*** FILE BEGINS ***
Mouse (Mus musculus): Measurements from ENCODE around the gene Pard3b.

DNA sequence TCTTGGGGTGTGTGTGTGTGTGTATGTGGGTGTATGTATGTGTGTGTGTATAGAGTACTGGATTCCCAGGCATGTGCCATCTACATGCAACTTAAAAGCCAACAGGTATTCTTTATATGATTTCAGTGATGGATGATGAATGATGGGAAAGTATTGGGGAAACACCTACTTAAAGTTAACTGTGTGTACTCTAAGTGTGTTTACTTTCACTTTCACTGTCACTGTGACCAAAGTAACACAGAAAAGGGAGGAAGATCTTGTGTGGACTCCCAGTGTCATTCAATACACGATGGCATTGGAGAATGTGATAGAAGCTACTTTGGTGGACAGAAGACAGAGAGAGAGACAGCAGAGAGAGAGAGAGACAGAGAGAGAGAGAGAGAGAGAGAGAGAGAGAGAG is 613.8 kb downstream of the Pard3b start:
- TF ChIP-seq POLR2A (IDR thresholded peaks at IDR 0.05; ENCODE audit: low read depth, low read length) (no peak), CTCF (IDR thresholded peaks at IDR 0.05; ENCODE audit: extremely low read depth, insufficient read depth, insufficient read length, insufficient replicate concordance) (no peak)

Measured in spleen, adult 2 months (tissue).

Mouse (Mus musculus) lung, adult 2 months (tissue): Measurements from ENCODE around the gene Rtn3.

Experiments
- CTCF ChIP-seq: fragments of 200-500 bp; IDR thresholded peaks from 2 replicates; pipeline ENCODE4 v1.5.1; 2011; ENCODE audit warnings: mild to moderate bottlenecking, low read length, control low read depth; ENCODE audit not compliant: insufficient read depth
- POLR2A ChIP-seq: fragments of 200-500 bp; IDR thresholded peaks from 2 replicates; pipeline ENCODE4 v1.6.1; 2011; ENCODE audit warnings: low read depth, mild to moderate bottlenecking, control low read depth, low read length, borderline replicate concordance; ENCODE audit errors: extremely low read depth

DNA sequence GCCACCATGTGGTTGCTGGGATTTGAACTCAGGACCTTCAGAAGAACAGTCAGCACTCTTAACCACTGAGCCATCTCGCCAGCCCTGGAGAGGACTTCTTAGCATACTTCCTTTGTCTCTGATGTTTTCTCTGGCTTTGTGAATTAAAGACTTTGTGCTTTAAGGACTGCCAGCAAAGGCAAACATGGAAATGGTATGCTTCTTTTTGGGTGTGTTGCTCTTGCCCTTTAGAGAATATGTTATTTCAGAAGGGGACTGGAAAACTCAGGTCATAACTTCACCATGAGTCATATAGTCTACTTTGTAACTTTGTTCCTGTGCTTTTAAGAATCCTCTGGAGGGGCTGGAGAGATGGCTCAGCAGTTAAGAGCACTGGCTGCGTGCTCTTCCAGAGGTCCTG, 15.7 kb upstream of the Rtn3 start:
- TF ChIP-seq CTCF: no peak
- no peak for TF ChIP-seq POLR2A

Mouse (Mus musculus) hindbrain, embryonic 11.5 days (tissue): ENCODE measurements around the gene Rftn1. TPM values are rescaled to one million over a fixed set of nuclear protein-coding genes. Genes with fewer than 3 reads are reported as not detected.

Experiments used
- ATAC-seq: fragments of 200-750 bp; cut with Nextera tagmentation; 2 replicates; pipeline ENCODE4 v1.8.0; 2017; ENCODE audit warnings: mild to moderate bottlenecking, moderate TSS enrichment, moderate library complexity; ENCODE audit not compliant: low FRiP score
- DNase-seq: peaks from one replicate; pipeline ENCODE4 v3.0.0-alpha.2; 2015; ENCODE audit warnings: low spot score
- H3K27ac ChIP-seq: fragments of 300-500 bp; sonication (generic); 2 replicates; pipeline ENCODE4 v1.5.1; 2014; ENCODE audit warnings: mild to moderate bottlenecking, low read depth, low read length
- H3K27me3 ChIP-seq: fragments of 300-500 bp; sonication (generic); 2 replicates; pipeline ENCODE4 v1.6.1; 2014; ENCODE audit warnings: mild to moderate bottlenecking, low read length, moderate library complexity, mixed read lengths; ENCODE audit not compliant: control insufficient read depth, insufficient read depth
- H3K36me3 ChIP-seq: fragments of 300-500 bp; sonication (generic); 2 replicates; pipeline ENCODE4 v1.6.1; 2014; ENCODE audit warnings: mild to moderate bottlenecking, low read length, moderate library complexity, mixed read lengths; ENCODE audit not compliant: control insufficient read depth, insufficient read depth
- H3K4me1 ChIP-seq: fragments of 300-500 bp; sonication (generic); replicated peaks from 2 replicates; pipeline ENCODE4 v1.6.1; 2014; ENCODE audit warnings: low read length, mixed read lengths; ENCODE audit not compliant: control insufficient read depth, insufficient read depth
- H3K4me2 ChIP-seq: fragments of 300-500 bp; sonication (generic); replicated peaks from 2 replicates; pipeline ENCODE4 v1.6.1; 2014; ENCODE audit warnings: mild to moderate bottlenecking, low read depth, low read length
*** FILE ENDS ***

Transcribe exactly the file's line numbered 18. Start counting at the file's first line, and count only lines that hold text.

- H3K36me3 ChIP-seq: fragments of 300-500 bp; sonication (generic); 2 replicates; pipeline ENCODE4 v1.6.1; 2014; ENCODE audit warnings: mild to moderate bottlenecking, low read length, moderate library complexity, mixed read lengths; ENCODE audit not compliant: control insufficient read depth, insufficient read depth